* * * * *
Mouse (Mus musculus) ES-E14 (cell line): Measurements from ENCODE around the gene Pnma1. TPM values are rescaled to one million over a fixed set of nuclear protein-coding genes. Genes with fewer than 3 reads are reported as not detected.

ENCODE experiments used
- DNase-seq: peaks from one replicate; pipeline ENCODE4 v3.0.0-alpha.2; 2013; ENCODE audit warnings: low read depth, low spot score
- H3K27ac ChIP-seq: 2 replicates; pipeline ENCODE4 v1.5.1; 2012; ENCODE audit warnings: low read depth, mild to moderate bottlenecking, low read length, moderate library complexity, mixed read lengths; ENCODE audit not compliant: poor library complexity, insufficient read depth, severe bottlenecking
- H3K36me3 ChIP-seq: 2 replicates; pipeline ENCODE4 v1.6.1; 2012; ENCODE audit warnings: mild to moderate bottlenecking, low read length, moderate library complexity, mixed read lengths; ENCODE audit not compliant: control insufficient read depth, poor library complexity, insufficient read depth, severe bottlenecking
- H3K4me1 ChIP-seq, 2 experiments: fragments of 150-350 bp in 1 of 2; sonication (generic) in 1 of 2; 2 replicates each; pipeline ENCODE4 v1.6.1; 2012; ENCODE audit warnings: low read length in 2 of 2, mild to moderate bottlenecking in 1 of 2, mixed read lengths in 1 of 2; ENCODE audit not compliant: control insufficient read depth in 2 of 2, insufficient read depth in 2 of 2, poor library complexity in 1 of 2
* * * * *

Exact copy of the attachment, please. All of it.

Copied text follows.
Mouse (Mus musculus) ES-E14 (cell line): Measurements from ENCODE around the gene Pnma1. TPM values are rescaled to one million over a fixed set of nuclear protein-coding genes. Genes with fewer than 3 reads are reported as not detected.

ENCODE experiments used
- DNase-seq: peaks from one replicate; pipeline ENCODE4 v3.0.0-alpha.2; 2013; ENCODE audit warnings: low read depth, low spot score
- H3K27ac ChIP-seq: 2 replicates; pipeline ENCODE4 v1.5.1; 2012; ENCODE audit warnings: low read depth, mild to moderate bottlenecking, low read length, moderate library complexity, mixed read lengths; ENCODE audit not compliant: poor library complexity, insufficient read depth, severe bottlenecking
- H3K36me3 ChIP-seq: 2 replicates; pipeline ENCODE4 v1.6.1; 2012; ENCODE audit warnings: mild to moderate bottlenecking, low read length, moderate library complexity, mixed read lengths; ENCODE audit not compliant: control insufficient read depth, poor library complexity, insufficient read depth, severe bottlenecking
- H3K4me1 ChIP-seq, 2 experiments: fragments of 150-350 bp in 1 of 2; sonication (generic) in 1 of 2; 2 replicates each; pipeline ENCODE4 v1.6.1; 2012; ENCODE audit warnings: low read length in 2 of 2, mild to moderate bottlenecking in 1 of 2, mixed read lengths in 1 of 2; ENCODE audit not compliant: control insufficient read depth in 2 of 2, insufficient read depth in 2 of 2, poor library complexity in 1 of 2